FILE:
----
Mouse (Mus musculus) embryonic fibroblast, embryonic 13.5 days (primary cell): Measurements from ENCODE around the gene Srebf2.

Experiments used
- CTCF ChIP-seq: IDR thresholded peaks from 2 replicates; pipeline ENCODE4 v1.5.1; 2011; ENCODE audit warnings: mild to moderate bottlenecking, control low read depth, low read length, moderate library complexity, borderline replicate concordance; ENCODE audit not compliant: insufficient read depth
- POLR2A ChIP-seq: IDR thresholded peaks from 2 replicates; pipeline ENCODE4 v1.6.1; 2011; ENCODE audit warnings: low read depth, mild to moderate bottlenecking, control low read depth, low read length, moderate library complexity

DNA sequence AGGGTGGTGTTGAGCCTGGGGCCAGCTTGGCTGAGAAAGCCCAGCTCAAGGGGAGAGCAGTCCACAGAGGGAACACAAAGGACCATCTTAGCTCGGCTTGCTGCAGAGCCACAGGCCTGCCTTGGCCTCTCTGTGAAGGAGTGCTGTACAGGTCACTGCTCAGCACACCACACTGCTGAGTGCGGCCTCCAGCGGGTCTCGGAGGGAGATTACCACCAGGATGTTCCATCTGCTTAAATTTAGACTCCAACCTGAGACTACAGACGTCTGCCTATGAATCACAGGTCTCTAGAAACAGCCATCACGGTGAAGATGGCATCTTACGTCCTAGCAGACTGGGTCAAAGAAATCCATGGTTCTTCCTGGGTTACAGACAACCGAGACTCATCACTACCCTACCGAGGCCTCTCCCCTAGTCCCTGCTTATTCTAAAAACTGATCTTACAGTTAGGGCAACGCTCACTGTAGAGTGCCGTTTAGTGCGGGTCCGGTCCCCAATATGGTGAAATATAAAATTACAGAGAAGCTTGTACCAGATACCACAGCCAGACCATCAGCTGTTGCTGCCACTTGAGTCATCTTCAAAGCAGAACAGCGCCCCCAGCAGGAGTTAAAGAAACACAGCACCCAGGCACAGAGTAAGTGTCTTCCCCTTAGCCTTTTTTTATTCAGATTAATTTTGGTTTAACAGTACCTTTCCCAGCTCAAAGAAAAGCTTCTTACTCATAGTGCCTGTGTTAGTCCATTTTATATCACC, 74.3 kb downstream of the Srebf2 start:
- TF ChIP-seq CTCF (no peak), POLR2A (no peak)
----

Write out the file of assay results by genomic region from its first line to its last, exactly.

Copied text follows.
Mouse (Mus musculus) embryonic fibroblast, embryonic 13.5 days (primary cell): Measurements from ENCODE around the gene Srebf2.

Experiments used
- CTCF ChIP-seq: IDR thresholded peaks from 2 replicates; pipeline ENCODE4 v1.5.1; 2011; ENCODE audit warnings: mild to moderate bottlenecking, control low read depth, low read length, moderate library complexity, borderline replicate concordance; ENCODE audit not compliant: insufficient read depth
- POLR2A ChIP-seq: IDR thresholded peaks from 2 replicates; pipeline ENCODE4 v1.6.1; 2011; ENCODE audit warnings: low read depth, mild to moderate bottlenecking, control low read depth, low read length, moderate library complexity

DNA sequence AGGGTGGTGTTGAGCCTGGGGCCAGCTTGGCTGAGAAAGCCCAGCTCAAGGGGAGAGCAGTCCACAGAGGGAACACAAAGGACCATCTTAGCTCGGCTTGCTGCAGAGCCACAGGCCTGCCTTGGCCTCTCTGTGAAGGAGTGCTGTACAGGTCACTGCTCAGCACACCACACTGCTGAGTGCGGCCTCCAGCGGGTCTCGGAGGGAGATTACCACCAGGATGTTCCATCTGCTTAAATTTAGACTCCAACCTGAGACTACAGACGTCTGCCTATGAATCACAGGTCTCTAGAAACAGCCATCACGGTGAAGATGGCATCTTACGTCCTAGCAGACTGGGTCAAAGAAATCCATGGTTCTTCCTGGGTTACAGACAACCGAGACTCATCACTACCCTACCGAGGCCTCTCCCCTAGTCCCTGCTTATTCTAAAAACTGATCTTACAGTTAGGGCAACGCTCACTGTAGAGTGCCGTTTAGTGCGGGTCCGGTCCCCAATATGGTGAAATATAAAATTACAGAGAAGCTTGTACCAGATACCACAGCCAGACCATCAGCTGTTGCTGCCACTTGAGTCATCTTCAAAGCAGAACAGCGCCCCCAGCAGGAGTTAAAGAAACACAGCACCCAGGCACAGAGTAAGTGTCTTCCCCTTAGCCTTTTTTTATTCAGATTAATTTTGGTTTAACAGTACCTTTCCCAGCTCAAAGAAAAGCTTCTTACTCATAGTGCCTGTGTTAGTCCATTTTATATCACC, 74.3 kb downstream of the Srebf2 start:
- TF ChIP-seq CTCF (no peak), POLR2A (no peak)